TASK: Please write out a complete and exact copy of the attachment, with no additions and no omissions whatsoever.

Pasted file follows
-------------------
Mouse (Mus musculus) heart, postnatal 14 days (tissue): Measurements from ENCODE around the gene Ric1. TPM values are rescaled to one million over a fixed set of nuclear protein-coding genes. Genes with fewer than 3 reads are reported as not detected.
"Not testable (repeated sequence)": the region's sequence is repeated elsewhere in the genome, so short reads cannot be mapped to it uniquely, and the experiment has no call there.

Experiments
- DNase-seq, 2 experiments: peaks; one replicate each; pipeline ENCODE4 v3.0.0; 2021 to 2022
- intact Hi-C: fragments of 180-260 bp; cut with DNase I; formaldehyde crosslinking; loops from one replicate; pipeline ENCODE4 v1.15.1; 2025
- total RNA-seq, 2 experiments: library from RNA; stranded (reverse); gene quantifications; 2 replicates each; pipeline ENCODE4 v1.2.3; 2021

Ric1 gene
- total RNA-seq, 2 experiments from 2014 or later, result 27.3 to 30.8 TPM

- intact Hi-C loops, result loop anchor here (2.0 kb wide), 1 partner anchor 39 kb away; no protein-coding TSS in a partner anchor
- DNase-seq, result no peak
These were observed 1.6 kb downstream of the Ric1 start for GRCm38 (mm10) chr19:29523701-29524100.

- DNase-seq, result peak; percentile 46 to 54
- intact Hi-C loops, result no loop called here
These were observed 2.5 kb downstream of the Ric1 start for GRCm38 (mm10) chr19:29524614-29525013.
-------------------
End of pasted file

Mouse (Mus musculus) heart, postnatal 14 days (tissue): Measurements from ENCODE around the gene Ric1. TPM values are rescaled to one million over a fixed set of nuclear protein-coding genes. Genes with fewer than 3 reads are reported as not detected.
"Not testable (repeated sequence)": the region's sequence is repeated elsewhere in the genome, so short reads cannot be mapped to it uniquely, and the experiment has no call there.

Experiments
- DNase-seq, 2 experiments: peaks; one replicate each; pipeline ENCODE4 v3.0.0; 2021 to 2022
- intact Hi-C: fragments of 180-260 bp; cut with DNase I; formaldehyde crosslinking; loops from one replicate; pipeline ENCODE4 v1.15.1; 2025
- total RNA-seq, 2 experiments: library from RNA; stranded (reverse); gene quantifications; 2 replicates each; pipeline ENCODE4 v1.2.3; 2021

Ric1 gene
- total RNA-seq, 2 experiments from 2014 or later, result 27.3 to 30.8 TPM

- intact Hi-C loops, result loop anchor here (2.0 kb wide), 1 partner anchor 39 kb away; no protein-coding TSS in a partner anchor
- DNase-seq, result no peak
These were observed 1.6 kb downstream of the Ric1 start for GRCm38 (mm10) chr19:29523701-29524100.

- DNase-seq, result peak; percentile 46 to 54
- intact Hi-C loops, result no loop called here
These were observed 2.5 kb downstream of the Ric1 start for GRCm38 (mm10) chr19:29524614-29525013.